Mar

1

Operation Ivy League: Superceding Indictments

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This morning the five students arrested in December’s drug bust appeared in court for a second time. Today the prosecution (New York City) filed superseding indictments (additional or updated charges) against the defendants (the students). This is pretty standard procedure and reflects no new developments—it just means they have processed further evidence from the initial raid, when the NYPD broke into their dorm rooms last semester, explained Katherine Christian of the NYPD’s Special Narcotics Office.

We posted a few weeks ago that both Coles and Wymbs are seeking “diversion to treatment”, a request to complete a rehabilitation program for drug abuse, rather than jail time. Yesterday, the only lawyer Bwog reached for comment was Marc Agnifilo, who is representing Coles. He said of today’s hearing that he was “looking forward to judge getting the information supporting diversion request,” and thinks Coles presents a “very compelling case for diversion,” and is confident that that’s the right result. Spec reports that Michael Bachner, Wymbs’ lawyer, believes he is the “perfect candidate” for a treatment program, and that if he is not diverted, it’s the fault of the media’s pressure to punish the students: it would have “everything to do with who he is” and “nothing to do with the facts of the case.” A Columbia alum and current writer for Slate wrote this very informative article about recent changes in state drug laws and how they might affect the Operation Ivy League sentencing.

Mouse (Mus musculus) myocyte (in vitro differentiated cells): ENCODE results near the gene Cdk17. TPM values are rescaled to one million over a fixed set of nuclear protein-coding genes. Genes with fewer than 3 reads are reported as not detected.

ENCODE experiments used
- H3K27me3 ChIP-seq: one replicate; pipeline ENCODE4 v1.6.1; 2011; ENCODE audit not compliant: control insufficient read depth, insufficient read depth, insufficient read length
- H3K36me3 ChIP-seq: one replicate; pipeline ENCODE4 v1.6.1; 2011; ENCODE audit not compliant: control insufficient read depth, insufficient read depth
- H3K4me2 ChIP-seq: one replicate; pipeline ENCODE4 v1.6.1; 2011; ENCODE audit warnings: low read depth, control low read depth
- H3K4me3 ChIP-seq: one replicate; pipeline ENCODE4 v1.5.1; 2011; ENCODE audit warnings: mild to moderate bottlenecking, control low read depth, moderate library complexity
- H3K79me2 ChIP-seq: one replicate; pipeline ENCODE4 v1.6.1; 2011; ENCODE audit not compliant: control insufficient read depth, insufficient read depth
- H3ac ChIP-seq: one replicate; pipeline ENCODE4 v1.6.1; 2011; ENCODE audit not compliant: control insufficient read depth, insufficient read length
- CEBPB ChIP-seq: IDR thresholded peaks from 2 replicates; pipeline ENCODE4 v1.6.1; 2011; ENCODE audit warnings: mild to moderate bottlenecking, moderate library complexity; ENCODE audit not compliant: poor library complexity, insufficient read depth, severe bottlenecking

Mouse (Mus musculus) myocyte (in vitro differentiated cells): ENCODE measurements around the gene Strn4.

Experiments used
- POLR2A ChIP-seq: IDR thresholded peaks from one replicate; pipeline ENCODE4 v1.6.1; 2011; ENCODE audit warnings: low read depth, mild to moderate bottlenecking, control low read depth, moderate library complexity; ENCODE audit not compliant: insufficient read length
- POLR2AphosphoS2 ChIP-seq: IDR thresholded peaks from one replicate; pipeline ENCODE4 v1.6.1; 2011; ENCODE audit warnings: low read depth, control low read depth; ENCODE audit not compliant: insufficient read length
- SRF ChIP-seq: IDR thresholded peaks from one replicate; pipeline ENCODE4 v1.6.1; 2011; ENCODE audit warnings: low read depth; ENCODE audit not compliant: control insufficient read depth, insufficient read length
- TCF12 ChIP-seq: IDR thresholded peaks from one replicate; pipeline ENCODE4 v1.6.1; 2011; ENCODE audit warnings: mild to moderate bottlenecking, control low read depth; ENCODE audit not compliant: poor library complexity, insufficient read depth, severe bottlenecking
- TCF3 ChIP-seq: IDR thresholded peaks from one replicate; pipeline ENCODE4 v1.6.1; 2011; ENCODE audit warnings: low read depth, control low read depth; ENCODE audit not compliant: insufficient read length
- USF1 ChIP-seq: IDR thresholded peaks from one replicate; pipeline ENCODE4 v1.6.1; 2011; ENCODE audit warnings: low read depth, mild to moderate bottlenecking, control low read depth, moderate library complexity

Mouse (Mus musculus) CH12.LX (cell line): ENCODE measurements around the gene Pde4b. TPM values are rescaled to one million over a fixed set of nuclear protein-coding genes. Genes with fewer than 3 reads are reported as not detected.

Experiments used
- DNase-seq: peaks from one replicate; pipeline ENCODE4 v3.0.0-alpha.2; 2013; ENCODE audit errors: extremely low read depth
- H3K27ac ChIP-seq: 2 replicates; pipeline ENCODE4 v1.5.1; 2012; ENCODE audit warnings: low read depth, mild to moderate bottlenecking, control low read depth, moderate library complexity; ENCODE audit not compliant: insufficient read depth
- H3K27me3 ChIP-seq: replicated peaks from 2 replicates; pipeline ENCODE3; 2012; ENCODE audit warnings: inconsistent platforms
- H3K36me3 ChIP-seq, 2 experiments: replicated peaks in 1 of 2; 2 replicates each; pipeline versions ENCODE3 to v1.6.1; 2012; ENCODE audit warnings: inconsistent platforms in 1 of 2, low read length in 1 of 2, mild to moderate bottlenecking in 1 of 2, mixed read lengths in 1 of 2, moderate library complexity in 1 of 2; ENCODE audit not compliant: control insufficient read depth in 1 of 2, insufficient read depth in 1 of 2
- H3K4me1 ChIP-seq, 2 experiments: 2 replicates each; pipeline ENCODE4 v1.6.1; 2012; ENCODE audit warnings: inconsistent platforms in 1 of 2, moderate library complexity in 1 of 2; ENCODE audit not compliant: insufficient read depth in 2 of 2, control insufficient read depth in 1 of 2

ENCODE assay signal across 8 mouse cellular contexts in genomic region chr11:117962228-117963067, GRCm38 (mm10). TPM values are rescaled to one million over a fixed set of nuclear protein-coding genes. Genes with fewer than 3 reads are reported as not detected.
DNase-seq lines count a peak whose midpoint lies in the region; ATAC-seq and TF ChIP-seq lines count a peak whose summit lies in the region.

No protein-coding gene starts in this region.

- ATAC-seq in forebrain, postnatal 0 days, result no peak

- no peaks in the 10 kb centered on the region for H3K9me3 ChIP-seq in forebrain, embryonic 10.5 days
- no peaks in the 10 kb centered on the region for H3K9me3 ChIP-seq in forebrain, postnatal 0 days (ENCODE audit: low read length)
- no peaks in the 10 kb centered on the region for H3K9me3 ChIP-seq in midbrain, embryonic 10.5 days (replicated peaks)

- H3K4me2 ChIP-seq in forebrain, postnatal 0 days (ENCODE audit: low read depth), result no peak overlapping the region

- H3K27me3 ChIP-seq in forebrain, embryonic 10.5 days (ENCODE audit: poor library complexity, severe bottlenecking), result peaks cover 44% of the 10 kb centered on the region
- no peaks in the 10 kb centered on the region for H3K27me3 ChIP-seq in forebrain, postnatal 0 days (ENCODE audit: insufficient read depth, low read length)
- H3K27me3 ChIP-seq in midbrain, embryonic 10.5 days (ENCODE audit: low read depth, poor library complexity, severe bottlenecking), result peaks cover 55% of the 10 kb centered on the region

Bwog braved our midterm stress and made it down to the courtroom. Here’s what happened: The students and their lawyers showed up with plenty of time to spare at 9:30 and the hearing started at 10:00. All the students appeared in person, and the prosecution read the new indictments, which reflected confirmation of the drug possession attributed to each student. All five plead not-guilty to the new indictments. All the students conversed privately with their lawyers afterward.

There were no private conversations with the judge as there were last time. The defense submitted some new documents, but no mention was made of further action to be taken on their part; the anticipated motions seeking diversionary programs were not filed. The entire proceedings lasted only about five minutes. The next court date is set for April 5th. We’ll continue to update you with news on the case in the coming weeks.

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18 Comments

  1. Anonymous

    But more importantly, what does this have to do with bringing ROTC back to campus?

    • Anonymous  

      Remember when we used to ask, "but what does this have to do with Operation Ivy League?" Ah....the good ol' days. It's almost like every semester there is a new controversy or something.

  2. Anonymous  

    "There were no private conversations with the judge as THEIR were last time."

    Sucks that you go to Columbia and still can't use the correct "there/their" in your writing. Nice try, Bwog.

    • Actually...  

      it sucks that you go to Columbia and can't find anything better to do with your time then pick out errors in Bwog. Hope you found the intentional typo on your first read-through. Dick.

  3. Anonymous  

    Ohhhh, NOW you change it. Nice editing skillzzz

  4. so

    selling drugs is ok if you are "addicted"? You sold drugs for months and got caught. Deal with it.

  5. COlumbia 5  

    LET THEM FRYYYY

  6. So are they all still students?

    or were they officially expelled?

  7. What does this have  

    to do with bwog personals???!?!? oh wait..no... with free food.

  8. Van Owen

    Dr. David David is a dick.

  9. Damn  

    I just wish I had hooked up with Harrison David before he left...

  10. spec  

    I like the two different articles on Operation Ivy League in Spec today

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